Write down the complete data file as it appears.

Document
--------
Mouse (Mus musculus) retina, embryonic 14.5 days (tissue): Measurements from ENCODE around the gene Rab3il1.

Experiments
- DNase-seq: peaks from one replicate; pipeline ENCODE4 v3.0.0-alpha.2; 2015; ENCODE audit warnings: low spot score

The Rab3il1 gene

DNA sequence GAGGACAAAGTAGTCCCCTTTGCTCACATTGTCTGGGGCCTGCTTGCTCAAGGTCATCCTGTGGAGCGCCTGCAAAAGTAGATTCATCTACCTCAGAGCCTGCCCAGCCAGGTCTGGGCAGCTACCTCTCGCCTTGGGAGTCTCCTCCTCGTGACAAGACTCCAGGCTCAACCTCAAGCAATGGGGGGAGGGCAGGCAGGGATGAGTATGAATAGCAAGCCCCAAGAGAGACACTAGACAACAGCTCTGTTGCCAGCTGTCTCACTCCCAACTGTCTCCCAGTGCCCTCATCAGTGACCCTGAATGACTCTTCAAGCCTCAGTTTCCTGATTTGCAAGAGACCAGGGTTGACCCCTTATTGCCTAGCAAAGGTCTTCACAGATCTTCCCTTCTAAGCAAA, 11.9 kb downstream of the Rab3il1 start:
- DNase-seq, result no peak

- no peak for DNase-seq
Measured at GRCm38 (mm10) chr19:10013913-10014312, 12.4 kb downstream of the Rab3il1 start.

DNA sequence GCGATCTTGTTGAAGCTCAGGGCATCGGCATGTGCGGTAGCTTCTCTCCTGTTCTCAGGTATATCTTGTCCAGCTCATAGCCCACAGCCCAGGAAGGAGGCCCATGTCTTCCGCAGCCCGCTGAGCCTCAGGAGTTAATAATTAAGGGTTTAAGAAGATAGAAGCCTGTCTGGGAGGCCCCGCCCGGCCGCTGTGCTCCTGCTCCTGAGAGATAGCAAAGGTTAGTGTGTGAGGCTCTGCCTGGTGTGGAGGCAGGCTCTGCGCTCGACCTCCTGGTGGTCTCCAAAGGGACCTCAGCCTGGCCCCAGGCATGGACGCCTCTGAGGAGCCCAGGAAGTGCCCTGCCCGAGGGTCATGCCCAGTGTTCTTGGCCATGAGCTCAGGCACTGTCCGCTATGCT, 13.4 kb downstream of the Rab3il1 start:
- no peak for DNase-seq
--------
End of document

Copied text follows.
Mouse (Mus musculus) retina, embryonic 14.5 days (tissue): Measurements from ENCODE around the gene Rab3il1.

Experiments
- DNase-seq: peaks from one replicate; pipeline ENCODE4 v3.0.0-alpha.2; 2015; ENCODE audit warnings: low spot score

The Rab3il1 gene

DNA sequence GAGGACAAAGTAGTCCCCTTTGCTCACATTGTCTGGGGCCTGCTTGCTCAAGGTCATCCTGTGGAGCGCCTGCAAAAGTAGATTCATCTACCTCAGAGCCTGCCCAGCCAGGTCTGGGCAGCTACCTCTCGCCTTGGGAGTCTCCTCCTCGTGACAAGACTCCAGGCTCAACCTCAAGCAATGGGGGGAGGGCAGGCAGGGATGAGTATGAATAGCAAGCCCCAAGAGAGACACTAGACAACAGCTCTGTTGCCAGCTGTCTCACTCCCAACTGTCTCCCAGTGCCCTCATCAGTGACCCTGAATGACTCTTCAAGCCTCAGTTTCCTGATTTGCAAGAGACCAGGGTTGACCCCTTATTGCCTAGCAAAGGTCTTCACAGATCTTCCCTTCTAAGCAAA, 11.9 kb downstream of the Rab3il1 start:
- DNase-seq, result no peak

- no peak for DNase-seq
Measured at GRCm38 (mm10) chr19:10013913-10014312, 12.4 kb downstream of the Rab3il1 start.

DNA sequence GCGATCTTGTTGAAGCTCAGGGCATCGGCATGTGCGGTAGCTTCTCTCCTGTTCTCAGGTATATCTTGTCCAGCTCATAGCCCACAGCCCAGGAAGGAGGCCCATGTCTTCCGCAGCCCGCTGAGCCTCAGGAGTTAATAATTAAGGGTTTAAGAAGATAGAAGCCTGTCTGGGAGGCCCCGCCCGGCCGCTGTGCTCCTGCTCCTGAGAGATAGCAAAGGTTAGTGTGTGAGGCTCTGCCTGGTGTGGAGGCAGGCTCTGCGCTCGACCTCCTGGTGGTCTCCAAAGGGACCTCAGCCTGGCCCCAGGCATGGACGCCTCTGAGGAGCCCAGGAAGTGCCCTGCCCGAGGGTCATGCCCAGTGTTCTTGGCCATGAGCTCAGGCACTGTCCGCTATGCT, 13.4 kb downstream of the Rab3il1 start:
- no peak for DNase-seq